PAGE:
Part G - The treatment of research and development

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Australian System of Government Finance Statistics: Concepts, Sources and Methods
Reference period


In the GFS system, research and development may take the form of expenditures made by a resident unit in producing knowledge for use within the unit, or expenditures made by a unit in acquiring research and development produced by another unit. This includes the cost of any grants provided to other units for performing research and development. In Australian GFS, the Organisation for Economic Co-operation and Development (OECD) Handbook on Deriving Capital Measures of Intellectual Property Products, 2010 is used to provide practical guidance on the asset boundary of research and development and other intellectual property products.


The Frascati Manual: Proposed Standard Practice for Surveys on Research and Experimental Development, 6th Edition (the Frascati Manual), is also used in the Australian GFS to provide guidance on the concept of research and development. This publication separates research and development into three types of activities: basic research, applied research and experimental development. They are defined as follows:

  • Basic research - this is experimental or theoretical work undertaken primarily to acquire new knowledge of the underlying foundation of phenomena and observable facts, without any particular application or use in view.
  • Applied research - this is original investigation undertaken in order to acquire new knowledge. It is, however, directed primarily towards a specific practical aim or objective.
  • Experimental development - this is systematic work, drawing on existing knowledge gained from research and/or practical experience, which is directed to producing new materials, products or devices, to installing new processes, systems and services or to improving substantially those already produced or installed.


While the Frascati Manual recognises the types of activities relating to research and development as either basic research, applied research or experimental development, paragraph 6.207 of the 2008 SNA (the overarching framework for macroeconomic statistics) does not consider pure basic research of general government and private non-profit institutions to constitute produced assets. This is because the results of pure basic research benefits the general population and is usually freely available, and so provides no future economic benefit to the developer. Therefore, the costs of pure basic research of general government and private non-profit institutions are not capitalised, but expensed under non-employee expenses not elsewhere classified (ETF 1239, COFOG-A, SDC) in the period to which they relate.


Only applied research and experimental development of general government units and private non-profit institutions are considered to constitute non-financial assets. However, pure basic research conducted by corporations is considered to be non-financial assets because in macroeconomic statistics, it is believed that a corporation would not undertake research and development if it did not provide them with future economic benefits. In the Australian national accounts, the cost of pure basic research is excluded from produced assets, except in the case of research and development expenditure by businesses.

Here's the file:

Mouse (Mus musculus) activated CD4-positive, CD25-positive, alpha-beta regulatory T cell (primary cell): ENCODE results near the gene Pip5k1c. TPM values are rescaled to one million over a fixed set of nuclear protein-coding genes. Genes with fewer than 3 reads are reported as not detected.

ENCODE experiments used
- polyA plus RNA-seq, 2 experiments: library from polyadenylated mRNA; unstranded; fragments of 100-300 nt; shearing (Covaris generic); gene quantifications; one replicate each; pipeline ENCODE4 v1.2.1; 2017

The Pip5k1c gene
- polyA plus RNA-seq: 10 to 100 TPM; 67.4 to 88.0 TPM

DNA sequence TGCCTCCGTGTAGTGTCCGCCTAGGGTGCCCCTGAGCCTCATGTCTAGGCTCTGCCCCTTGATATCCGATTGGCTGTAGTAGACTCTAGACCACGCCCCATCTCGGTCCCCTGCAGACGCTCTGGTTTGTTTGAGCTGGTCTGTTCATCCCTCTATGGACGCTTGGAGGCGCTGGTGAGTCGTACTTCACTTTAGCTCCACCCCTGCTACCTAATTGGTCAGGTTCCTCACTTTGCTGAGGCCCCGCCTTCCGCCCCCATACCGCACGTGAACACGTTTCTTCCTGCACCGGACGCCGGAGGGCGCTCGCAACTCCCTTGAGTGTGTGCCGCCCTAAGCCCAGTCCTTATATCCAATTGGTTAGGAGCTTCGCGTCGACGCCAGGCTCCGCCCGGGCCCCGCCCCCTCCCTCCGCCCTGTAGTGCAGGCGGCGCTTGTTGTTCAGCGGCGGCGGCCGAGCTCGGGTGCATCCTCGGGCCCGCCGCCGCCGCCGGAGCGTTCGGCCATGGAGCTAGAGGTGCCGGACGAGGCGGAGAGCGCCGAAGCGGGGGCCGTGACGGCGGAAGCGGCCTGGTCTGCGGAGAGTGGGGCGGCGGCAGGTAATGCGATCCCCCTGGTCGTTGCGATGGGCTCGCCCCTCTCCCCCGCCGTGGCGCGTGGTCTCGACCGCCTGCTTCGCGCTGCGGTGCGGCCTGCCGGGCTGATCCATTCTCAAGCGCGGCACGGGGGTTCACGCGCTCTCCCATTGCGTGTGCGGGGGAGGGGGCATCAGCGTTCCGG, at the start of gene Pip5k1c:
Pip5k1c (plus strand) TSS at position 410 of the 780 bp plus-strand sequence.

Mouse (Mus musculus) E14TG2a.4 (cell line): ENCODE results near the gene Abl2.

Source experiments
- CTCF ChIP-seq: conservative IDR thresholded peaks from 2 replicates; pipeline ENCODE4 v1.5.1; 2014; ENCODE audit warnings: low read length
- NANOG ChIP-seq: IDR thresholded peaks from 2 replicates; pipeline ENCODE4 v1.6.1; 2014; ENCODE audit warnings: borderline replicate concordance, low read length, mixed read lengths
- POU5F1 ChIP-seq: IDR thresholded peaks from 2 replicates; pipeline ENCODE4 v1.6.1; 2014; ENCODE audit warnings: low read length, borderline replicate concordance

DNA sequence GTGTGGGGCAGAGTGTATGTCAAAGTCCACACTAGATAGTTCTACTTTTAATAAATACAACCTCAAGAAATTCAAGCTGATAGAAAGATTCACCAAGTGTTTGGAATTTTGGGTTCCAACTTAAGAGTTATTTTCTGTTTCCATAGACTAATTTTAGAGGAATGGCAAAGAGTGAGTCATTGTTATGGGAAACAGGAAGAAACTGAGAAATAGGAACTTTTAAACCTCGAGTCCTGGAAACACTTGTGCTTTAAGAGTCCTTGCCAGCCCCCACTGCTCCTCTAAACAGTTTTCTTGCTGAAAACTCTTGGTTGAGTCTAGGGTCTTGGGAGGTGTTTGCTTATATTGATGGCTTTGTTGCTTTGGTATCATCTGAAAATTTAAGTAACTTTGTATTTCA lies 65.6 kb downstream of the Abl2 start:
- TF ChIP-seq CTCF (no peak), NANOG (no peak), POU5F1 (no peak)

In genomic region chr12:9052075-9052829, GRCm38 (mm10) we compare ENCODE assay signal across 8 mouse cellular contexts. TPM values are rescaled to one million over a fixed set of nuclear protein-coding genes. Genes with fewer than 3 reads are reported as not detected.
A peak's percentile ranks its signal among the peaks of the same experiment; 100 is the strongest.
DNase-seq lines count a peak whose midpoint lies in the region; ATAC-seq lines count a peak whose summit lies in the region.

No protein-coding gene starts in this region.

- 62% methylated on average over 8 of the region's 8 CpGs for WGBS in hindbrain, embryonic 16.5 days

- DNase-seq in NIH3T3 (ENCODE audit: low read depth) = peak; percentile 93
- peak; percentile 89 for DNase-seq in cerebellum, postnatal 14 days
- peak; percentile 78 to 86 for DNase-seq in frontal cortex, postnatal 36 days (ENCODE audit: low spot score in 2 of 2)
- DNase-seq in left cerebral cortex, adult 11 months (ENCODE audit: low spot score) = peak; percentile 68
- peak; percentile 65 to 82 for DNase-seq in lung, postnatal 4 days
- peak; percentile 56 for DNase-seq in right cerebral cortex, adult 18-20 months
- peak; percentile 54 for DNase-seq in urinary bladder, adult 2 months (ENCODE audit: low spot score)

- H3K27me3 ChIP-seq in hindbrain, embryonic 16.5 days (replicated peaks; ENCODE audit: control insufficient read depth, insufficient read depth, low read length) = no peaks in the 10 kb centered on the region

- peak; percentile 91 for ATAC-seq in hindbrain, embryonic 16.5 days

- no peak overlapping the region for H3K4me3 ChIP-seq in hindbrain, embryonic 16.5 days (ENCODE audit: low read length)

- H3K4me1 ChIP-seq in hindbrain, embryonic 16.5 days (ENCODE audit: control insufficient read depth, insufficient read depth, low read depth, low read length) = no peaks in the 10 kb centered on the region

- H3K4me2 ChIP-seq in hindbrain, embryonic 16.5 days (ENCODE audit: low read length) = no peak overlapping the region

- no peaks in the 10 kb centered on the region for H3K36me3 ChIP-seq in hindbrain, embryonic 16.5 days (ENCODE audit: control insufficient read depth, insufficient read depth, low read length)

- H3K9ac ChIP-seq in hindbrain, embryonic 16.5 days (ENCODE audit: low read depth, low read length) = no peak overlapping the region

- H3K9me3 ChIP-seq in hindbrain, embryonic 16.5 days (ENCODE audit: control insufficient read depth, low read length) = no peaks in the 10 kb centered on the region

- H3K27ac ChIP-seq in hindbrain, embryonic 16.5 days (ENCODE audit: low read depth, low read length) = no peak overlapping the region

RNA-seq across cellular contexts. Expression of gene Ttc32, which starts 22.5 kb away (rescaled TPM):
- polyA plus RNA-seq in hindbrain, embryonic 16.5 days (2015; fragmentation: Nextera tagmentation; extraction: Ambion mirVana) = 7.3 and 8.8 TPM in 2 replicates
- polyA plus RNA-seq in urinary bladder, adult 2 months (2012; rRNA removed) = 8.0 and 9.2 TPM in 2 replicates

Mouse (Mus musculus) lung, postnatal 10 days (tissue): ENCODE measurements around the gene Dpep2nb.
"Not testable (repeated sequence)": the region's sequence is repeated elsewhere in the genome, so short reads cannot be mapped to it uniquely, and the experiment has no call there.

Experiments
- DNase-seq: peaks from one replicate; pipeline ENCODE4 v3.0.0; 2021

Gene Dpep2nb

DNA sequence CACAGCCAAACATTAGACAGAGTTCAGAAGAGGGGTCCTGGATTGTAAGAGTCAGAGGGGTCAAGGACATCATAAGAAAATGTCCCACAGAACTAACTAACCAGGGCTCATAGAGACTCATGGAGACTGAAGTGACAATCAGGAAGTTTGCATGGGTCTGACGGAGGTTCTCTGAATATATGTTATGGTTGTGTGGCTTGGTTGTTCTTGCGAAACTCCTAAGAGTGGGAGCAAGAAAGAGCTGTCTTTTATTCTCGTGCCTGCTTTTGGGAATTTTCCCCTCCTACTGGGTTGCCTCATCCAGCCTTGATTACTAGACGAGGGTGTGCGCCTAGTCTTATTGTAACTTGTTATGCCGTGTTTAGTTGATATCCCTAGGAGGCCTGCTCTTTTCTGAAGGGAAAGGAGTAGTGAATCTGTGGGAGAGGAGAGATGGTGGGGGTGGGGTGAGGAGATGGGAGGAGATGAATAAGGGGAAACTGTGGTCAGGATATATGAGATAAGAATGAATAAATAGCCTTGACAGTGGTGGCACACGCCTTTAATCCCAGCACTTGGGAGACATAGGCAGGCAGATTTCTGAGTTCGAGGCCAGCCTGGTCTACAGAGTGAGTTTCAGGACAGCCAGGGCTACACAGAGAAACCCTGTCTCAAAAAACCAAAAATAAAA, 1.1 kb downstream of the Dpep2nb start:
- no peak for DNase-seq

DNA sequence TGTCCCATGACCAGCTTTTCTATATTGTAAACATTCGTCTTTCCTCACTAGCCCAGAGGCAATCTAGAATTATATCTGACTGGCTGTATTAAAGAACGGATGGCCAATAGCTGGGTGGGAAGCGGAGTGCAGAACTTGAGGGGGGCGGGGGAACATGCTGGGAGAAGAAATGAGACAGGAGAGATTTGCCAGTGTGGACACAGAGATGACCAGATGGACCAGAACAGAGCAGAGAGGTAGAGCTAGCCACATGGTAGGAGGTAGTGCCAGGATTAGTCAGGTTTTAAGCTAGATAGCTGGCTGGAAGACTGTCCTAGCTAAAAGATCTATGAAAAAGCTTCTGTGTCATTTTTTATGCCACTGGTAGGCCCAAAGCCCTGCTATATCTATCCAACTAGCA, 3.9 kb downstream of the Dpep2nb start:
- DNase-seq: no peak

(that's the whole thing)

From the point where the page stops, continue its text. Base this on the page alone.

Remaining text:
The value of research and development is determined in terms of the economic benefits it is expected to provide in the future. This value includes the provision of public services in the case of research and development acquired by government. Paragraph 7.64 of the IMF GFSM 2014 notes that intellectual property products are the result of research, development, investigation, or innovation leading to knowledge that the developers can market or use to their own benefit in production because use of the knowledge is restricted by means of legal or other protection. This knowledge may be embodied in a freestanding product or may be embodied in another product. When the latter is the case, the product embodying the knowledge has an increased price relative to a similar product without this embodied knowledge. The knowledge remains an asset as long as its use can create some form of monopoly profits for its owner. When it is no longer protected or becomes outdated by later developments, it ceases to be an asset or is still an asset but of significantly lower value. Paragraph 7.67 of the IMF GFSM 2014 indicates that if it is not feasible for research and development to be valued at current market prices, then research and development may be valued as the sum of costs (including the cost of unsuccessful research and development). Research and development carried out on contract is valued at the contract price.


The cost of research and development also includes the costs associated with mineral exploration and evaluation. Paragraph 8.39 of the IMF GFSM 2014 states that mineral exploration and evaluation consists of the value of expenditures on exploration for petroleum and natural gas and for non-petroleum deposits and subsequent evaluation of the discoveries made. In addition to the costs of actual test drilling and boring, mineral exploration includes any pre-licence, licence, acquisition, and appraisal costs, the costs of aerial and other surveys, and transportation and other costs incurred to make the exploration possible are included.

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